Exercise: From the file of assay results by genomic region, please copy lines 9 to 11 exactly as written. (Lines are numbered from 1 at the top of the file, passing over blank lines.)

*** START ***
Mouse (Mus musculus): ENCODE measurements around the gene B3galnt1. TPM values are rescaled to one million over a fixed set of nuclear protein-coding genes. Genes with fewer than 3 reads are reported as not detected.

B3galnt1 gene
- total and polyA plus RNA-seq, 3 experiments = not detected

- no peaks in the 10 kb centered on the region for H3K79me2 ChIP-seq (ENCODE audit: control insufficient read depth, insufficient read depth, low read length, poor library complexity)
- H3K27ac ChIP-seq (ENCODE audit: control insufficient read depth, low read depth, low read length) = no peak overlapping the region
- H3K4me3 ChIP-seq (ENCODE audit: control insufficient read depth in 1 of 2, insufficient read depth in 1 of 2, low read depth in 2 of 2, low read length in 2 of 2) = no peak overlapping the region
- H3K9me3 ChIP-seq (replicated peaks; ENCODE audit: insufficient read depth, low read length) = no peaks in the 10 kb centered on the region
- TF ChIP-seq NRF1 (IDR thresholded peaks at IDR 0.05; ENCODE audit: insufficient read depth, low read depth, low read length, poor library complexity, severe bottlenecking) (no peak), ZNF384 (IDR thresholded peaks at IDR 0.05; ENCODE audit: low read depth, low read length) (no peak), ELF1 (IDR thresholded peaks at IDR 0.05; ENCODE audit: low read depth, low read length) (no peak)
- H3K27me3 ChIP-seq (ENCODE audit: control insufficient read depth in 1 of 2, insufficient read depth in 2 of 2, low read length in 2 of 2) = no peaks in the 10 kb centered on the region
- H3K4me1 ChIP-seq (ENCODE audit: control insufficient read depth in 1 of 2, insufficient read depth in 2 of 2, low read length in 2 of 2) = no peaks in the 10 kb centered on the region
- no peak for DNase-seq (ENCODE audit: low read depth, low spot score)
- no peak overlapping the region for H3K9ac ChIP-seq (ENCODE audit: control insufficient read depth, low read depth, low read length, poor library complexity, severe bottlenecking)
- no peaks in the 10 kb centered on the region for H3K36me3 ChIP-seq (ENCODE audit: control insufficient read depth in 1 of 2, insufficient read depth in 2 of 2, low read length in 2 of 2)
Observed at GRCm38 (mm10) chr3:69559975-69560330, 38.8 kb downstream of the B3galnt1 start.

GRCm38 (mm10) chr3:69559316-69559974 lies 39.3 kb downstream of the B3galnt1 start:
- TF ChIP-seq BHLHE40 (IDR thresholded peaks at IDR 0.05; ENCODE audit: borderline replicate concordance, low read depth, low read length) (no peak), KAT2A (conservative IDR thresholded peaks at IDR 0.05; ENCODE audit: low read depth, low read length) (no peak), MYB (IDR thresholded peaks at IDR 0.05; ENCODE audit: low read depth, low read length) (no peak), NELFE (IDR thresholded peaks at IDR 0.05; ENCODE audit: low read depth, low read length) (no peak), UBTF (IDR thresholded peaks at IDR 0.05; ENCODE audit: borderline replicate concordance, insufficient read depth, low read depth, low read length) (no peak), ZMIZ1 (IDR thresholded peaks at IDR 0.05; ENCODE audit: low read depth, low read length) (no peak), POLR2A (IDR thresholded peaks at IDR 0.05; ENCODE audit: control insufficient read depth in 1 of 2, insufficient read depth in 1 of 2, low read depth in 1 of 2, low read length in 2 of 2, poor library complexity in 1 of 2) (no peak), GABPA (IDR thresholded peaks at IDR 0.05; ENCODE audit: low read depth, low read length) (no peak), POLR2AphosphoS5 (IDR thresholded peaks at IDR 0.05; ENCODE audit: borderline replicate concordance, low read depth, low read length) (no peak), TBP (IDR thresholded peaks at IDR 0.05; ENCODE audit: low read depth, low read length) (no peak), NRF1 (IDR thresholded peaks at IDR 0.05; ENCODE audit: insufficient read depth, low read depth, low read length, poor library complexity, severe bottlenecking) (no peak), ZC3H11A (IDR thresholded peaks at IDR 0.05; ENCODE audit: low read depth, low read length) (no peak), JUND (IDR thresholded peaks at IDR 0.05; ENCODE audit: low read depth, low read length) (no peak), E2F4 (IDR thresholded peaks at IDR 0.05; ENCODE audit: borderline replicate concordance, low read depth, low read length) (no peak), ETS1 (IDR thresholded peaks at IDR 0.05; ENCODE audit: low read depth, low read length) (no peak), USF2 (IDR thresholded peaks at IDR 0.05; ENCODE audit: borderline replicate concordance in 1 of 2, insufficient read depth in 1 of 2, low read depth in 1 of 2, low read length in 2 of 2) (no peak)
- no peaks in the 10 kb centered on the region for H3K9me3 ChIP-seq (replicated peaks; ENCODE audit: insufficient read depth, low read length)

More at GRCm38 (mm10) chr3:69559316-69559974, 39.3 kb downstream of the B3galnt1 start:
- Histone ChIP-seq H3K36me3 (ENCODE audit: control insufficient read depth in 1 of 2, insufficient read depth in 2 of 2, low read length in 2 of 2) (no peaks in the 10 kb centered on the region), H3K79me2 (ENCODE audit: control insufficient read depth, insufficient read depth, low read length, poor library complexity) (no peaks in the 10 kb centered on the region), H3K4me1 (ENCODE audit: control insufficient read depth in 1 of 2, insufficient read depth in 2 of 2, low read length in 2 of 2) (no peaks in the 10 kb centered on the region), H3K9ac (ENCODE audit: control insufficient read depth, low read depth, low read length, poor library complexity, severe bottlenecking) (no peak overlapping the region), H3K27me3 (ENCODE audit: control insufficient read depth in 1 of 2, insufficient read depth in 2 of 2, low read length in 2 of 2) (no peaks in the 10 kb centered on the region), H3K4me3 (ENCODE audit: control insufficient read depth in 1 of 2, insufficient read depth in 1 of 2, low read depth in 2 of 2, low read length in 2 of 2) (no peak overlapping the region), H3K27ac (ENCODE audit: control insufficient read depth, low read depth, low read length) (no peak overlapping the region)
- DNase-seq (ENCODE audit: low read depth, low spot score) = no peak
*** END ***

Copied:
- H3K27me3 ChIP-seq (ENCODE audit: control insufficient read depth in 1 of 2, insufficient read depth in 2 of 2, low read length in 2 of 2) = no peaks in the 10 kb centered on the region
- H3K4me1 ChIP-seq (ENCODE audit: control insufficient read depth in 1 of 2, insufficient read depth in 2 of 2, low read length in 2 of 2) = no peaks in the 10 kb centered on the region
- no peak for DNase-seq (ENCODE audit: low read depth, low spot score)